A “delicate” balancing act between chrome ore mining and stainless steel production may be under threat as South Africa changes its export tax regime to boost the commodity’s “welfare benefits” and to favour local chrome buyers instead of foreign buyers, Simon le Roux, a student at Rhodes University, states in a thesis paper.
Under the supervision of Rhodes University professor Gavin Keeton and with reference to Dr Ferdi Botha, Le Roux posits that, historically and traditionally, South Africa produces more than 50% of global chrome ore and is responsible for about 71% of chrome ore exports.
At the other end of the spectrum, he points out that China produces 53% of global stainless steel and, because it has no local chrome ore production, accounts for 84% of global chrome imports.
Ferrochrome, which is used in the production of stainless steel, is geographically concentrated, with South Africa accounting for 49% of global exports and China for 35% of imports in 2018, reveals Le Roux.
However, he says China’s share of ferrochrome imports used to be much greater, but that, of late, Chinese local ferrochrome production has continued to grow while South African production continues to decrease because of rapid increases in the price of South Africa-sourced chrome, compounded by unreliable electricity supply.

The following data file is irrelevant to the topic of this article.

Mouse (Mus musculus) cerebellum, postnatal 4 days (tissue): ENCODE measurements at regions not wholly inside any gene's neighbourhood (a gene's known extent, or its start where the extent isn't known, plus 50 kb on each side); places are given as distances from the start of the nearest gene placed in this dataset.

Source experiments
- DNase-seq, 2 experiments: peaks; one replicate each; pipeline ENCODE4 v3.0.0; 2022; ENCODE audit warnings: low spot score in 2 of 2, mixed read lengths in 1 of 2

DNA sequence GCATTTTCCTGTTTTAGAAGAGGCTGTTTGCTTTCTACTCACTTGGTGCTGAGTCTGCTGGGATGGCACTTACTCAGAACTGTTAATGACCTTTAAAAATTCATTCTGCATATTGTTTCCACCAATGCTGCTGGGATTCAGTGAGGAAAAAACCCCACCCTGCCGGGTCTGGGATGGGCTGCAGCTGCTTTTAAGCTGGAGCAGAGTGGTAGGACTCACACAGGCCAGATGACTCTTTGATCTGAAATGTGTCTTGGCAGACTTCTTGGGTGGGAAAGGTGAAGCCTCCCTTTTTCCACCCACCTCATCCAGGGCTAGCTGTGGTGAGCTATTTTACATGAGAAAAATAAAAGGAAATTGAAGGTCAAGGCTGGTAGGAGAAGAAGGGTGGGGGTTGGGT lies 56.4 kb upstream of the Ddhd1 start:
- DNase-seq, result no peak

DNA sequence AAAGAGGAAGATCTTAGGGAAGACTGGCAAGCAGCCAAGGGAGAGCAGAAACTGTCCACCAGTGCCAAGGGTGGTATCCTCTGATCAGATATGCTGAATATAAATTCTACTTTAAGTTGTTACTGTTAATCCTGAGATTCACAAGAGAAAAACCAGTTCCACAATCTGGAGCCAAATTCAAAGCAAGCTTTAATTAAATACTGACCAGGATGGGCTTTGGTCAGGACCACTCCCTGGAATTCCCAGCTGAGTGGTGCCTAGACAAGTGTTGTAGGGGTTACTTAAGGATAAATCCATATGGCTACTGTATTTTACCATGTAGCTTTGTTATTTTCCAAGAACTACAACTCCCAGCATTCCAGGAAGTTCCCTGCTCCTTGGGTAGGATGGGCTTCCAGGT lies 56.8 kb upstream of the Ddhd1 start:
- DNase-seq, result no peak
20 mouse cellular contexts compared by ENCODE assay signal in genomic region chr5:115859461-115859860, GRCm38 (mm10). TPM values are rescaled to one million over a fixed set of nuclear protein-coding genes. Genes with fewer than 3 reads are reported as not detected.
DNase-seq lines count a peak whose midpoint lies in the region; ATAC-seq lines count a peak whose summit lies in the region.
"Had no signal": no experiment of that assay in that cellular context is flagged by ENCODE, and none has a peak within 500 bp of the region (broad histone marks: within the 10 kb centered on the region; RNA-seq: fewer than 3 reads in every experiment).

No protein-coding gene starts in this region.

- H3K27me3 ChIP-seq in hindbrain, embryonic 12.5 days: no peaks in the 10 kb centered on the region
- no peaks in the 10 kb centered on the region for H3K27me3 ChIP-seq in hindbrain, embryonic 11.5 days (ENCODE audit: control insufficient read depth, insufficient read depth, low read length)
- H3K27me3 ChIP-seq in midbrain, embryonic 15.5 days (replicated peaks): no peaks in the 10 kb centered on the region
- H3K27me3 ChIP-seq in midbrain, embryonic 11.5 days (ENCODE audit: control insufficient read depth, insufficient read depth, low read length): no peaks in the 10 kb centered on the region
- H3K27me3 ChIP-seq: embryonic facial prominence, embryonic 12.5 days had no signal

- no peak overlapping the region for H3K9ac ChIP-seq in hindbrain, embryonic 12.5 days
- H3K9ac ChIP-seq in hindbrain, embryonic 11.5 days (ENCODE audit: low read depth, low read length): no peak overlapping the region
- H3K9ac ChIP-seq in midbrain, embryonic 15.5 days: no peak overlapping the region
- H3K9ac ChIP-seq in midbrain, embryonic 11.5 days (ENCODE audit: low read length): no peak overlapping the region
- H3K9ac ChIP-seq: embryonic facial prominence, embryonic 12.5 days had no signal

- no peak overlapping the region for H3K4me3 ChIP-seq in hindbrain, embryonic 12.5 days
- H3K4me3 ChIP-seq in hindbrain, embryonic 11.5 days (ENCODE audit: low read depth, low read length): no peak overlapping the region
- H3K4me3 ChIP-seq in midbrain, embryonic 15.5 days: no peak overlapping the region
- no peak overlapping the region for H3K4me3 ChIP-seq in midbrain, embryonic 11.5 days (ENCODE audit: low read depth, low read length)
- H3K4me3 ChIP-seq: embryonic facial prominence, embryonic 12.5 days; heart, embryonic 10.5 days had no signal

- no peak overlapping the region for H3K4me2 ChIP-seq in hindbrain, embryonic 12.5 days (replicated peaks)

As such, Le Roux posits that the market balance has become more uncertain as the South African government has recently proposed the implementation of a tax on chrome ore exports, because it wants to “increase the welfare benefits” of South Africa’s large chrome ore reserves and halt the rapid shift in much higher value ferrochrome production from South Africa to China that has occurred in recent years.
He suggests that, by doing this, government wants to ensure that Chinese ferrochrome producers pay a higher price for chrome ore than South African producers. “Whether this strategy will work is uncertain, because a key disadvantage South African ferrochrome producers have faced is the unreliability and rapid rise in the price of local electricity,” notes Le Roux.
One way South African producers are seeking to overcome this disadvantage is by implementing new energy-saving technology, he states, adding, however, that any advantage could be short lived if Chinese ferrochrome producers implement similar cost saving technologies.
Further, Le Roux suggests that Chinese ferrochrome producers may protect their market share by absorbing the higher chrome ore prices, or Chinese stainless steel producers may prefer locally sourced ferrochrome supply and so will be willing to pay a higher local price.
“More worrying” he says, is that the export tax could change the historical nature of price transmission within the stainless steel value chain.
“Chinese ferrochrome producers may seek to claw back the higher input cost imposed on them by not passing on future increases in ferrochrome prices to chrome ore exporters. An industry previously characterised by price symmetry may become one in which price asymmetry prevails. The beneficiaries of this change are unclear.”